Chad Green said Monday’s scoreless outing was a step in the right direction. 

He faced seven batters and struck out five. The only other out was a grounder back to Green. Here’s his final strikeout, a 94-mph fastball on the inside corner against Rochester’s Adam Rosales:

A couple things that stood out from this start: Green’s new mechanics and his fastball.

First, the mechanics. The fine people at River Ave Blues noticed Green changed where he was holding his hands in the set position.

Green said he used to hold his hands higher, and when they dropped lower, it wasn’t necessarily something he noticed. It’s just what felt comfortable to him at the time. That’s something Green is stressing: Being comfortable on the mound. He said Monday night was the first time he’s felt comfortable in a while, and seemed genuinely pleased with the results he got. He’s been watching film of himself for a few weeks now, but he didn’t feel comfortable making significant changes until arriving here, since it’s not easy to make adjustments and try to get big league hitters out at the same time.

I was doing a little too much with my front side earlier. Trying to make up for some (thing), or just like pulling off too early. ” Green said about why he moved his hands up. “This is just kind of a way to keep me on line better. That’s kind of the biggest thing is just that my direction is a little better with my hands up there.”

As for the fastball, he threw it 22 times in his 34 pitches. Scoreboard readings: 95, 96, 96, 95, 95 (swinging), 96, 95, 96, 95, 95 (swinging), 95, 95, 94, 95, 95, 96 (swinging), 94, 97, 95, 95 (swinging), 95, 94. That’s an average of 95.18 mph, which would be a tick above what he was throwing in the majors this year. More importantly, though, was his command of the pitch. He worked it inside and outside, and dotted it at the top of the zone a few times, too. Green said he didn’t necessarily lose confidence in the pitch this year, but he wasn’t trusting it quite as much and, sometimes, was trying to be too perfect with it. As much as fans want him to work on his secondary pitches — which he did in his second inning of work, where eight of his 14 pitches were secondary offerings — if the pitch he threw 86 percent of the time last year is broken, not much else is going to go well.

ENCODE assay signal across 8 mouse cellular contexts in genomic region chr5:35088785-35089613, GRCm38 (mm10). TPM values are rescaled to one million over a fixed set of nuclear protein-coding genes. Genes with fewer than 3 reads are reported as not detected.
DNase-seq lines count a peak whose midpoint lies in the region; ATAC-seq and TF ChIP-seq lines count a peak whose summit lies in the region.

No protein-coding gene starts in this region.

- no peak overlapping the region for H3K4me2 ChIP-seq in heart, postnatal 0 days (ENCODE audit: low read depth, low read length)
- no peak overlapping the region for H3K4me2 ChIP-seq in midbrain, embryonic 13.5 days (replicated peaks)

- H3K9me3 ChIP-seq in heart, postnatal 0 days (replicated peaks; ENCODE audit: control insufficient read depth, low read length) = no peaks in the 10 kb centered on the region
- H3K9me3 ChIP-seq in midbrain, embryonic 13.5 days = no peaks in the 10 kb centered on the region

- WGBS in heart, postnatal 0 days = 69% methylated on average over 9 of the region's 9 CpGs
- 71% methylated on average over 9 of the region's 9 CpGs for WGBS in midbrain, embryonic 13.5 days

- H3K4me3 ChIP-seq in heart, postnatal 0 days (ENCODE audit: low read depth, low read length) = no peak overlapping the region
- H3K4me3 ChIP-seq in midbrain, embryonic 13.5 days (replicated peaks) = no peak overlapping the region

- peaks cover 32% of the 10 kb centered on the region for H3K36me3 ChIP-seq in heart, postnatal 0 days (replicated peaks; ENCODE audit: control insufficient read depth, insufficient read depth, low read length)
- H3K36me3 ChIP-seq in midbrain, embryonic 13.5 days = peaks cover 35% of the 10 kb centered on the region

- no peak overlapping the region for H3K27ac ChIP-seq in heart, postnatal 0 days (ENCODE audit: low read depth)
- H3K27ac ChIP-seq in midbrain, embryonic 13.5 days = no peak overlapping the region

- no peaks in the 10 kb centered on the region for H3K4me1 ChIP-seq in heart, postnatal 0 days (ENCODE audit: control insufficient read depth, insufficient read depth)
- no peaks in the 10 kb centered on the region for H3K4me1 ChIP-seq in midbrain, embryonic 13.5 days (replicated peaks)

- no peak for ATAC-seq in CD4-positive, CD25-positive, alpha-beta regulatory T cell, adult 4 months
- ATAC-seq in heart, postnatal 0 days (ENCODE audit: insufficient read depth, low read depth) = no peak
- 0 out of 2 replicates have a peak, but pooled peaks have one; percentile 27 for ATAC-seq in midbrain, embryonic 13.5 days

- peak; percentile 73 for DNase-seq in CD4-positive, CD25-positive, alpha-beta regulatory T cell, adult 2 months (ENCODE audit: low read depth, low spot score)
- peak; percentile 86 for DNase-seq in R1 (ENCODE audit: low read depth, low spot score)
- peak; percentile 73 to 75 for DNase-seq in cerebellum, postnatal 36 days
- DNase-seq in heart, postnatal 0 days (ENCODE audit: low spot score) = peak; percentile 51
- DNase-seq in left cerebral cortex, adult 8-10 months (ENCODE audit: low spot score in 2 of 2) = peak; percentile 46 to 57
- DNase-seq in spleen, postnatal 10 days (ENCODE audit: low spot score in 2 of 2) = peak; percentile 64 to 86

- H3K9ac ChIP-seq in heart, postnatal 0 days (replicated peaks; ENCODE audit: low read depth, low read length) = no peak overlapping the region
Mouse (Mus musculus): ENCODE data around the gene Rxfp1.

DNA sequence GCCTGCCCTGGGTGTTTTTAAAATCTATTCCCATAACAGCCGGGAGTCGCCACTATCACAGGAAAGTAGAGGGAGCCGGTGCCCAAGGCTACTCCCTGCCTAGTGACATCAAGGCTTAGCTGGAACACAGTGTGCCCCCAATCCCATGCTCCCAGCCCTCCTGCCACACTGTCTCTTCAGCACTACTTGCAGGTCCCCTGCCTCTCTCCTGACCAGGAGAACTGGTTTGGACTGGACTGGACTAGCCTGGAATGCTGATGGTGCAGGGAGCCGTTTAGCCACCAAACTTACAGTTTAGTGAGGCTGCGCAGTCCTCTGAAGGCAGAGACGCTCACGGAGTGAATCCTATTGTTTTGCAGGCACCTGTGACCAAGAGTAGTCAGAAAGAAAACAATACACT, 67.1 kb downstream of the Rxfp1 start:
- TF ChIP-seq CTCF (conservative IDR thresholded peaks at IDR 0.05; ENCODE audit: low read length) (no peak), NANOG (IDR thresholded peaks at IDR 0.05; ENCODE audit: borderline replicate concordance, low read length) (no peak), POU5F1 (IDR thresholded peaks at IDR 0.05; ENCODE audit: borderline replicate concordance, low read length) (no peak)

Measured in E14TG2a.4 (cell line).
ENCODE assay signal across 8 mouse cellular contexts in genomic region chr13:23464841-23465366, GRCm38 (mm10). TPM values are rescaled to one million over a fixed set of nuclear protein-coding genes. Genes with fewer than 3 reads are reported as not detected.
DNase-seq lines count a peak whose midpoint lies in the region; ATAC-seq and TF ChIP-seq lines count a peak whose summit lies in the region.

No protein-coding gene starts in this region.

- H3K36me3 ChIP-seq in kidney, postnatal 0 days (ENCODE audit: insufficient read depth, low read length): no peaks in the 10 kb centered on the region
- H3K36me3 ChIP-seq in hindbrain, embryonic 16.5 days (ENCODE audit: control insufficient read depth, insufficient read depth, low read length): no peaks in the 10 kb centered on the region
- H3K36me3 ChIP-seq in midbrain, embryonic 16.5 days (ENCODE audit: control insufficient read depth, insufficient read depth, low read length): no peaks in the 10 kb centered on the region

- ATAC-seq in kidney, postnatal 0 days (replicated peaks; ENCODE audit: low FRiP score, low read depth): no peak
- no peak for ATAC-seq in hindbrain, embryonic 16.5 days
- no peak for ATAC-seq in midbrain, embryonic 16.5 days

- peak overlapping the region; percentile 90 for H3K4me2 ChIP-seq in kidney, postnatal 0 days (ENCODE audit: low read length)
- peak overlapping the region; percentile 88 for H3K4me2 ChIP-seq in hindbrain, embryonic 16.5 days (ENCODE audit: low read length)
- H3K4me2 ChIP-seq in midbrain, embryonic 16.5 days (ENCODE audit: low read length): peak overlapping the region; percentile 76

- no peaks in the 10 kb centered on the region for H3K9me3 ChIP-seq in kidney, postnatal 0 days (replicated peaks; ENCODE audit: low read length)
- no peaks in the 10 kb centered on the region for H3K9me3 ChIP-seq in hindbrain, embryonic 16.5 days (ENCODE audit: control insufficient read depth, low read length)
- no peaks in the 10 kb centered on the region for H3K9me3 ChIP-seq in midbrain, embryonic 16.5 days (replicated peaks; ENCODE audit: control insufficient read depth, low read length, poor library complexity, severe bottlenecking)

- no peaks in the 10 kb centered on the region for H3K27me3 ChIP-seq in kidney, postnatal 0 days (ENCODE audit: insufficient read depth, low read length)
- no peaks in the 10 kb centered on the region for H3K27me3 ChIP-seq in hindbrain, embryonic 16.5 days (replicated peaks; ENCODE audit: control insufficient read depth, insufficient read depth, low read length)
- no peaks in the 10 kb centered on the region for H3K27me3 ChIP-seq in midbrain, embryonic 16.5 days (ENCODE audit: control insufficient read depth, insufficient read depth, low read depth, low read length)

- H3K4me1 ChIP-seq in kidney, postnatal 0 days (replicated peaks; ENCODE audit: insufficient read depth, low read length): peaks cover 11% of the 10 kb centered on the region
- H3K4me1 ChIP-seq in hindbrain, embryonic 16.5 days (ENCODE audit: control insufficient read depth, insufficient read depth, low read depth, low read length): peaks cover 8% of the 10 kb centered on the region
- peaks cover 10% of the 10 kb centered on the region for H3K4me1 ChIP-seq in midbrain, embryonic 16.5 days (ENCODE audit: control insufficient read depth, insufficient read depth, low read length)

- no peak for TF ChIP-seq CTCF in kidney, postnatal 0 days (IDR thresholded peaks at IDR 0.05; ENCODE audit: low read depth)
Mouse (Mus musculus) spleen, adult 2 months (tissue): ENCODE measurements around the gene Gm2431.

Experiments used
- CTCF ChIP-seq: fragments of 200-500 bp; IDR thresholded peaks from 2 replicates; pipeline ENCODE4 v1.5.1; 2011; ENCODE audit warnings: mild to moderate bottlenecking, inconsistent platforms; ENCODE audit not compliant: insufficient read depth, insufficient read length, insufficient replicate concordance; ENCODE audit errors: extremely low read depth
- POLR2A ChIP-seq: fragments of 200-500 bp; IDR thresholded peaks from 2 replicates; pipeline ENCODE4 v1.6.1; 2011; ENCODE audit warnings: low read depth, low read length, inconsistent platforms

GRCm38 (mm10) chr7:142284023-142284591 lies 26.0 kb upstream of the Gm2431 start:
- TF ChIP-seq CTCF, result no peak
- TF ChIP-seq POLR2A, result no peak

Green was happy with the fastball Monday. Four of his five strikeouts came with the pitch.

“I think I kind of lost that a little bit,” Green said. “Just being able to attack guys with that pitch and obviously throwing the secondary stuff in there to get them off the fastball. That’s kind of, when I’m going good, that’s kind of what I do.”

As planned, Green will make his next open/start Friday in Syracuse. It’s a bit of a break for a reliever, but it’s probably safe to assume that there will be a mechanics-heavy bullpen in between.